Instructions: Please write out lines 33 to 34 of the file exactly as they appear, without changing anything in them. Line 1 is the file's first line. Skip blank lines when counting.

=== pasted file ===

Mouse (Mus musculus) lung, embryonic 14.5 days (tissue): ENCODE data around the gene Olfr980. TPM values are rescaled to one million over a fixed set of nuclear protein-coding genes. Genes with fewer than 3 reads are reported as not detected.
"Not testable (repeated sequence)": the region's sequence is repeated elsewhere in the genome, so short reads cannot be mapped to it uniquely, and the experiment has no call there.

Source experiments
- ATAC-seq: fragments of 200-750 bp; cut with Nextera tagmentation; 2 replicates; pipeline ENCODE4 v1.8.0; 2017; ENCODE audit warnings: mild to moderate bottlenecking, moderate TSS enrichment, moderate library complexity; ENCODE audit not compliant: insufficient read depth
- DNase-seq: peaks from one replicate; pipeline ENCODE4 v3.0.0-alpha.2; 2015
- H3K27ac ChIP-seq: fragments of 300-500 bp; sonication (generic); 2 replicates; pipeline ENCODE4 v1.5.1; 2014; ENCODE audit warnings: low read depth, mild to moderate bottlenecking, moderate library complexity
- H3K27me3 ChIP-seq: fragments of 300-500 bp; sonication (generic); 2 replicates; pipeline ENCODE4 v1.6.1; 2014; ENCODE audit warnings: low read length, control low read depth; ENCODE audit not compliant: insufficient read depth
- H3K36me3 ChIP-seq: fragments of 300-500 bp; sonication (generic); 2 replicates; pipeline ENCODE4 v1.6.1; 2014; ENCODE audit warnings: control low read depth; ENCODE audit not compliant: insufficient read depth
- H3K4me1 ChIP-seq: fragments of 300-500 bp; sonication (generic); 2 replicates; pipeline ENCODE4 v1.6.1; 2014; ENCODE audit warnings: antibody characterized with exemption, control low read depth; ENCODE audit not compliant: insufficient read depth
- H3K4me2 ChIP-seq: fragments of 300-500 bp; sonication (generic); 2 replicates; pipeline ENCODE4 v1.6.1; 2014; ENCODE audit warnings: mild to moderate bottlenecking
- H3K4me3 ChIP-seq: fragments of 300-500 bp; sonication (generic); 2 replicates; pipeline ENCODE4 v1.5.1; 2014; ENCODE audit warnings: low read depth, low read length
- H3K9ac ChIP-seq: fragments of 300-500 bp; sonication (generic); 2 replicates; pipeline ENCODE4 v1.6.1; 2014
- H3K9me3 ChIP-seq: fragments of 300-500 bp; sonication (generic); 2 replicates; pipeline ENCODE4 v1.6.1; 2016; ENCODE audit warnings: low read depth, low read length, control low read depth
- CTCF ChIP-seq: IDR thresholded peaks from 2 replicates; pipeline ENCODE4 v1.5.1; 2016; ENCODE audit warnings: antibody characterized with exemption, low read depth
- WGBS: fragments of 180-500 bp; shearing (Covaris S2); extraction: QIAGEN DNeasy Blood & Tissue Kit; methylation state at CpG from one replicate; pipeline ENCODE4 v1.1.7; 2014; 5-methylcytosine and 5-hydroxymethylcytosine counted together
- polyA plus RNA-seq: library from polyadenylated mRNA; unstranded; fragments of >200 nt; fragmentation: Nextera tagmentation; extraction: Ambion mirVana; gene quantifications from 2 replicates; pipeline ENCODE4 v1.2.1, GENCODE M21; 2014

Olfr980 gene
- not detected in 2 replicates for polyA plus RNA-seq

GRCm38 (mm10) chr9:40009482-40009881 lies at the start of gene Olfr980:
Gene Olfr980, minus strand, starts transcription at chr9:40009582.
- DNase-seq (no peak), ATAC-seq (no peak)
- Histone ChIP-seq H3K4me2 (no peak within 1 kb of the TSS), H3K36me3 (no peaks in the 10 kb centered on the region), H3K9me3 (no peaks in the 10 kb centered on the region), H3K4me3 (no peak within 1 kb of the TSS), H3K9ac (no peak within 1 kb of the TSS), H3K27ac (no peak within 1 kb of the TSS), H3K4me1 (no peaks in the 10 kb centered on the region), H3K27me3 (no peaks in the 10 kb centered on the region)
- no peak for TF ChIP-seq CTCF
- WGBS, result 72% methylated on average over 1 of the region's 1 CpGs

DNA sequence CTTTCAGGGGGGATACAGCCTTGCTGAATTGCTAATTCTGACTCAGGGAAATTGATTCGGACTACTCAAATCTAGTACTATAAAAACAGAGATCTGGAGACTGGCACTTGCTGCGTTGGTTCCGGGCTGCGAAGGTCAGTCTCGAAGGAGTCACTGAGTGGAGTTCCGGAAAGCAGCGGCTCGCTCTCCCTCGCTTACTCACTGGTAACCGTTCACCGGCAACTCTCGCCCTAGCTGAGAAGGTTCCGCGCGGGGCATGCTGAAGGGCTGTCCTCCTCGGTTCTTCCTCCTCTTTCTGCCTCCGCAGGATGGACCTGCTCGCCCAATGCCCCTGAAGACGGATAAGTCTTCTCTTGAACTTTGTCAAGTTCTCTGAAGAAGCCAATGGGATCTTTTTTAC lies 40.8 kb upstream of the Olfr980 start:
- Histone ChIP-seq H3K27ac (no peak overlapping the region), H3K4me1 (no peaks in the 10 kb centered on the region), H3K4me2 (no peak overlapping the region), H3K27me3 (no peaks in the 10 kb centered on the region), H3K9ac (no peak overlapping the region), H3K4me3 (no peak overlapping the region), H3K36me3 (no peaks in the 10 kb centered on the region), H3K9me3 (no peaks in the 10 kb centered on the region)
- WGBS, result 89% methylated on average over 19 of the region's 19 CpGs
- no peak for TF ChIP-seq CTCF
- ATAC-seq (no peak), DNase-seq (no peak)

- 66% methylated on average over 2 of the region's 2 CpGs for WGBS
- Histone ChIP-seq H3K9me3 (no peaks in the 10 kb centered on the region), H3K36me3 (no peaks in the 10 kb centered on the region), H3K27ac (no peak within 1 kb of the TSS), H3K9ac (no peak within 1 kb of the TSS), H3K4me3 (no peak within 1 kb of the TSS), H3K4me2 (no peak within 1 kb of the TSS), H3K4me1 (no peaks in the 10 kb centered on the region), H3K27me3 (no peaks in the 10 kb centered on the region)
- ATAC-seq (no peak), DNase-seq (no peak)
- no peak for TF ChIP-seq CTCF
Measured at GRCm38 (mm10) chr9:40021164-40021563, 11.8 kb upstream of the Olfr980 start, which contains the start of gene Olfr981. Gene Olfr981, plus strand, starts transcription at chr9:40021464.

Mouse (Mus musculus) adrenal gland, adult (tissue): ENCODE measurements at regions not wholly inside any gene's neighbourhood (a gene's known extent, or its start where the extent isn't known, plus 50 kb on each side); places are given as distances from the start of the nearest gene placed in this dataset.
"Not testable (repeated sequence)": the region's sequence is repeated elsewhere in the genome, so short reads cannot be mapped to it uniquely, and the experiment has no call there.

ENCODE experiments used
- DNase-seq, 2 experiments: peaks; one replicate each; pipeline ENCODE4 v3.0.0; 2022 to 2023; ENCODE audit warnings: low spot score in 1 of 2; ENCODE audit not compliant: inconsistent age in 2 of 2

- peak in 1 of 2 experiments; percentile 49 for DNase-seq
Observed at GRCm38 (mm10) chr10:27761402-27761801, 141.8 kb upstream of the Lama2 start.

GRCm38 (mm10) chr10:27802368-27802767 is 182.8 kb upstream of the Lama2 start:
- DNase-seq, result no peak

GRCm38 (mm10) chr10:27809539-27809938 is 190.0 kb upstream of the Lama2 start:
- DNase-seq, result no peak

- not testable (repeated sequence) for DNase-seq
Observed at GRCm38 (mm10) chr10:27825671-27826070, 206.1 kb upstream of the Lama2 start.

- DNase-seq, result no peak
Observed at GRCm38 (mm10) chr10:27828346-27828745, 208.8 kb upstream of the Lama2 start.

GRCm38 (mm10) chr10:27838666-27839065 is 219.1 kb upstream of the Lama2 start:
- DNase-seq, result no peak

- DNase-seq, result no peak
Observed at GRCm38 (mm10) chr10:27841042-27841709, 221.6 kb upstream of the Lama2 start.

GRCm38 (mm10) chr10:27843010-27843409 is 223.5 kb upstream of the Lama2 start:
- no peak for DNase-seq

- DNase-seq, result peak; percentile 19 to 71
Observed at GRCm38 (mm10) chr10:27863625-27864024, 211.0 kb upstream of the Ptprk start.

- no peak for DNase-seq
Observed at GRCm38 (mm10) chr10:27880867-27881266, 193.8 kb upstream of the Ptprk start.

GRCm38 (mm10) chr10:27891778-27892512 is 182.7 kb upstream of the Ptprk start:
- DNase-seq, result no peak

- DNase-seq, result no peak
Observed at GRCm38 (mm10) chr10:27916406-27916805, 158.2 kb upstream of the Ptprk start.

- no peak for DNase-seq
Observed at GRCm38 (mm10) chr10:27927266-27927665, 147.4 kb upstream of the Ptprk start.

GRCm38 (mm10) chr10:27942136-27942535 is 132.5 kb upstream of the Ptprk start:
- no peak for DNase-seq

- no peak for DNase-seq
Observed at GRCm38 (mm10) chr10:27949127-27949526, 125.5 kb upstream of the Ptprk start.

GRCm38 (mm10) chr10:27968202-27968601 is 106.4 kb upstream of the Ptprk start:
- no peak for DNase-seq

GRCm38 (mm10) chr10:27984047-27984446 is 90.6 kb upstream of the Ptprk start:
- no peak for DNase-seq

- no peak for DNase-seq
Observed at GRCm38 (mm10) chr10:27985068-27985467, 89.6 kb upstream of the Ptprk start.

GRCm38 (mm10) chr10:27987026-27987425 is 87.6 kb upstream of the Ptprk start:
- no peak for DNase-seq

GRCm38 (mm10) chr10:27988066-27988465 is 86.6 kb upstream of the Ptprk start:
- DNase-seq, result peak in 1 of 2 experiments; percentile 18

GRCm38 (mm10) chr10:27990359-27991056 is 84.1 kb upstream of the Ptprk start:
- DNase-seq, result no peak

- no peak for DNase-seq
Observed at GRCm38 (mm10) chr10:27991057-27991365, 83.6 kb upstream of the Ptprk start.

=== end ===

- no peak for TF ChIP-seq CTCF
Measured at GRCm38 (mm10) chr9:40021164-40021563, 11.8 kb upstream of the Olfr980 start, which contains the start of gene Olfr981. Gene Olfr981, plus strand, starts transcription at chr9:40021464.